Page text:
Australian rugby league legend Bob Fulton - affectionately known as 'Bozo' - has died of cancer, aged 73.
Best known among Kiwi fans as a stalwart of Manly-Warringah Sea Eagles - arguably the most popular NRL club on this side of the Tasman before NZ Warriors were founded - Fulton was inducted as an inaugural 'Immortal' in 1981, after winning three premierships as a player.
He made 219 appearances for Manly from 1966-76 and 35 tests for Australia as centre or five-eighth, then embarked on a coaching career that included two more premierships at the helm of Manly. England-born Fulton became the first man to captain and coach the club to NRL titles.
Infamously, in his first season as a coach with Eastern Suburbs Roosters, Fulton opposed the State of Origin concept, describing it as the "non-event of the century". He played 16 games for New South Wales in the pre-Origin era, but never coached in the Origin rivalry.
He did guide the Kangaroos national team for 39 games across nine years.
"Bozo was a great representative coach, because he knew it," reflects Fox League commentator Greg Alexander, who played under Fulton for Australia.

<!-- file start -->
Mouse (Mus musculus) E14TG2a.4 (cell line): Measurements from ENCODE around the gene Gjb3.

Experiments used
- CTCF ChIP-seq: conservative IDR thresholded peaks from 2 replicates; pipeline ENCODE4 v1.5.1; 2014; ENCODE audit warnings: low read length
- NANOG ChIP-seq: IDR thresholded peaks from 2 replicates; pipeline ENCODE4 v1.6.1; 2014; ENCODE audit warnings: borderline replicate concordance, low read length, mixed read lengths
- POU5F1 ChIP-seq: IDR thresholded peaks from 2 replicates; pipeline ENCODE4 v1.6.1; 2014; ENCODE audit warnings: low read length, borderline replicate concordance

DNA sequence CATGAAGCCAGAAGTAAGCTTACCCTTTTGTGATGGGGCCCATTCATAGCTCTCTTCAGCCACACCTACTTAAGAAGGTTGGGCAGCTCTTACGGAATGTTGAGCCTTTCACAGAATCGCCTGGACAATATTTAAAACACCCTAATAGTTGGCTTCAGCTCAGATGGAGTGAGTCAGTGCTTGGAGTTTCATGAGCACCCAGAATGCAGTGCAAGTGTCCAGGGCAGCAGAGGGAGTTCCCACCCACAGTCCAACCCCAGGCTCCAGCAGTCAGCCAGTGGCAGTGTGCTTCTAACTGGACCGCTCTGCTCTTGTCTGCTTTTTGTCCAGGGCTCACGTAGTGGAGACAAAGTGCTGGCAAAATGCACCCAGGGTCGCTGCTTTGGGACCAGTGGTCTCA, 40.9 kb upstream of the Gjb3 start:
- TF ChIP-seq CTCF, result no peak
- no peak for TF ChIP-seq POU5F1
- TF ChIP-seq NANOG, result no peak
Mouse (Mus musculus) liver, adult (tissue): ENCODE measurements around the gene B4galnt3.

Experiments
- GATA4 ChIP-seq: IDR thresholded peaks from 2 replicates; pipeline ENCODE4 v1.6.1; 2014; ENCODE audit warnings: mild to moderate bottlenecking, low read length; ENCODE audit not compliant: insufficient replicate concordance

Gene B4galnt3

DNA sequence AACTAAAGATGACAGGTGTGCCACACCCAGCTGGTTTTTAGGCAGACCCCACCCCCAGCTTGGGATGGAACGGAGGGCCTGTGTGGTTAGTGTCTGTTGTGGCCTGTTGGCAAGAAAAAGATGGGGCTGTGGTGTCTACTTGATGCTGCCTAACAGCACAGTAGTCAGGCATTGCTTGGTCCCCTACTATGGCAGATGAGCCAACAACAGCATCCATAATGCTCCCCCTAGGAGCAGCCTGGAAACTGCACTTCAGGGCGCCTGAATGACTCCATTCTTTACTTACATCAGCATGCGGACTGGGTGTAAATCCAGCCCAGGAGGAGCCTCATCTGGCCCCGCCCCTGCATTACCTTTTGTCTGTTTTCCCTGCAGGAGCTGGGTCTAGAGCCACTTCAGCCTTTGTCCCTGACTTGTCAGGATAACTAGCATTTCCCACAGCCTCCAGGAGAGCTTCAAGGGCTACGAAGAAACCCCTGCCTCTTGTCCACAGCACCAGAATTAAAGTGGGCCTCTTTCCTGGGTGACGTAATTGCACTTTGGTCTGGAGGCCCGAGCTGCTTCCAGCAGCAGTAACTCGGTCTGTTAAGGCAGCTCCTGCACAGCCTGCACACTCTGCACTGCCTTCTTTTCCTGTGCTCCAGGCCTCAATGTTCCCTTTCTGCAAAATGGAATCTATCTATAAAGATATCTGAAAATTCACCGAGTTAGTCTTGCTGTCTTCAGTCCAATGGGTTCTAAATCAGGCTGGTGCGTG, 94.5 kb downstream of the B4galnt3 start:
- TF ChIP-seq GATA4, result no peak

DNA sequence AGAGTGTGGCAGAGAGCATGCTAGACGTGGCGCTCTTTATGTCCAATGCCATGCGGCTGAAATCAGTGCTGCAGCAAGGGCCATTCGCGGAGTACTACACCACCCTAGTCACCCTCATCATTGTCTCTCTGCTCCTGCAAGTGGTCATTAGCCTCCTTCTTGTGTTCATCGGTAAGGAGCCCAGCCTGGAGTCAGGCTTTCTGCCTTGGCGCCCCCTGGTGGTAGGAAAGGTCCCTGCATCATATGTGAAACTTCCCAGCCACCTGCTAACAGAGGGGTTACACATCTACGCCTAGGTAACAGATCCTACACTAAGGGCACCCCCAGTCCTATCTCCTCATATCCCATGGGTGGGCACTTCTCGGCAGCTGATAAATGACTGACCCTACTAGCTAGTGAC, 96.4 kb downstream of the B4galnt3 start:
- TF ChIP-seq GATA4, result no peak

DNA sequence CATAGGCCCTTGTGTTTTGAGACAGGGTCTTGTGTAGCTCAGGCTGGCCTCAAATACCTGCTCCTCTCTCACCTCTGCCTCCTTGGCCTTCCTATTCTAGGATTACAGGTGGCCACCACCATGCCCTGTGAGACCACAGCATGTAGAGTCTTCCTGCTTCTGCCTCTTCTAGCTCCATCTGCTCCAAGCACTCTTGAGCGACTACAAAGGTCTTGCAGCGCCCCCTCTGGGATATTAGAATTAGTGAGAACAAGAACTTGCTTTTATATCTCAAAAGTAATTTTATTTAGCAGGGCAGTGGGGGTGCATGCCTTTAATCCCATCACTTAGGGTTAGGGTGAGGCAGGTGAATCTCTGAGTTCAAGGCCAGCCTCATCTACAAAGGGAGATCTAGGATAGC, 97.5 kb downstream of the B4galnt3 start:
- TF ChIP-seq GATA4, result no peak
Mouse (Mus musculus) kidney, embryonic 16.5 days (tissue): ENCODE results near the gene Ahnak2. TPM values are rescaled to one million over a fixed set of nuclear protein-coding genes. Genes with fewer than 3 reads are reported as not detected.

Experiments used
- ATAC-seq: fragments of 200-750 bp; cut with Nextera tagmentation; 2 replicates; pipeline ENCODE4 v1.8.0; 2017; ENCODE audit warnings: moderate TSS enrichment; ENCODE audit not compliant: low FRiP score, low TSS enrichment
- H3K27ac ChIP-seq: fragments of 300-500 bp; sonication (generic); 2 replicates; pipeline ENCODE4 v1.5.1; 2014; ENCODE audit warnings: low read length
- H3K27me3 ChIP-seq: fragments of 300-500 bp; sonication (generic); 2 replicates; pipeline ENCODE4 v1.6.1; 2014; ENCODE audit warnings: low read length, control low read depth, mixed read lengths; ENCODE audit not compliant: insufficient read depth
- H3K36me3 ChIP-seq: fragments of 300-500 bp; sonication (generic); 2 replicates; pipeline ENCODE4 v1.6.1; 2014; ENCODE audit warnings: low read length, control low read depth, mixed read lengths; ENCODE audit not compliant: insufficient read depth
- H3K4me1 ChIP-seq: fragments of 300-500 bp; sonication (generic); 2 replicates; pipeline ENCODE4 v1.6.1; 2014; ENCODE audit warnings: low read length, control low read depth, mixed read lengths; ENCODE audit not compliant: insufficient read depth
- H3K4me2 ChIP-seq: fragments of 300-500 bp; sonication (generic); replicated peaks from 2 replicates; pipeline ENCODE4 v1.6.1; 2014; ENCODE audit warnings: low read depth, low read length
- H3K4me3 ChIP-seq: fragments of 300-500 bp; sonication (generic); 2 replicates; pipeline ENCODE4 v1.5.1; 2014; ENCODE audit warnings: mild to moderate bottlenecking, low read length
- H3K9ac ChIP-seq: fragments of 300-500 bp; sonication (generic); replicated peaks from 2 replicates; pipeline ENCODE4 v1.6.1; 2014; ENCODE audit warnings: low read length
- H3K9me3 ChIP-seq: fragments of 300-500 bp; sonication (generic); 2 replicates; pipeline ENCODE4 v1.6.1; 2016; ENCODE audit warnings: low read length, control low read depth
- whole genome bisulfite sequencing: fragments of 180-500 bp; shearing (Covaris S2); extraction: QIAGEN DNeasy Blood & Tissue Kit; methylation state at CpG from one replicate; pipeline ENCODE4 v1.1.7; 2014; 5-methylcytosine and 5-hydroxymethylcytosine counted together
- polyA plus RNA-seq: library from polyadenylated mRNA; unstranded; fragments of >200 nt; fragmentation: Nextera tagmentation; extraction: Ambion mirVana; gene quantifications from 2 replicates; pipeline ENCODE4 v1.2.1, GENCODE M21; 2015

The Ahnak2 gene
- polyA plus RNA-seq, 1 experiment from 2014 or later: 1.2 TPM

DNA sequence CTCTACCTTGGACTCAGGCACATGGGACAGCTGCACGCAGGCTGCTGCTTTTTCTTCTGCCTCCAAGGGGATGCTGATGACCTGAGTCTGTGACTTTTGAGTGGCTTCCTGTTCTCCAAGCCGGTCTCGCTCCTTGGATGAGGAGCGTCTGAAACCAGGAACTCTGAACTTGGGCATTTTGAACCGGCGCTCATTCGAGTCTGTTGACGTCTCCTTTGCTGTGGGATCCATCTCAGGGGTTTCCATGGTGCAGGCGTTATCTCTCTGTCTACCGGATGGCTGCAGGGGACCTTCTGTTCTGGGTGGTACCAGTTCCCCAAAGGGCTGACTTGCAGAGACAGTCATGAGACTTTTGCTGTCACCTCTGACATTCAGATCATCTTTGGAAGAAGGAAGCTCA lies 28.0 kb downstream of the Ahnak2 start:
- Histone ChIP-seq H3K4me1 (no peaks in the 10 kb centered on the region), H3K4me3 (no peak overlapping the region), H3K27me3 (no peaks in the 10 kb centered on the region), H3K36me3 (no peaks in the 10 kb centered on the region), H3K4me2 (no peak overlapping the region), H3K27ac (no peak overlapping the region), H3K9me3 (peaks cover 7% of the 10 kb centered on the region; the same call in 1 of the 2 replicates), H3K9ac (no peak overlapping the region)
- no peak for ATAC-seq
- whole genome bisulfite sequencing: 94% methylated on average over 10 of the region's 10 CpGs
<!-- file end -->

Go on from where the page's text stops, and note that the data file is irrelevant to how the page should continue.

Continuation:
"He knew just exactly how to treat the players. He gave them a bit of a leash, but as long as they turned up and put the work in.
"You couldn't have asked for a better representative coach, because Bozo knew exactly what made it work.
"Bozo had a great sense of humour. He could be serious too, but he was just a genuine bloke."
Longtime friend and commentary colleague Ray Hadley has announced his death on Sydney's 2GB radio station.
"It's a very sad day for the Fulton family and rugby league generally," says Hadley.
"I've announced some sad things on radio, but this could be the saddest. I'm going to miss him, he was a great man and the most loyal friend I've ever had."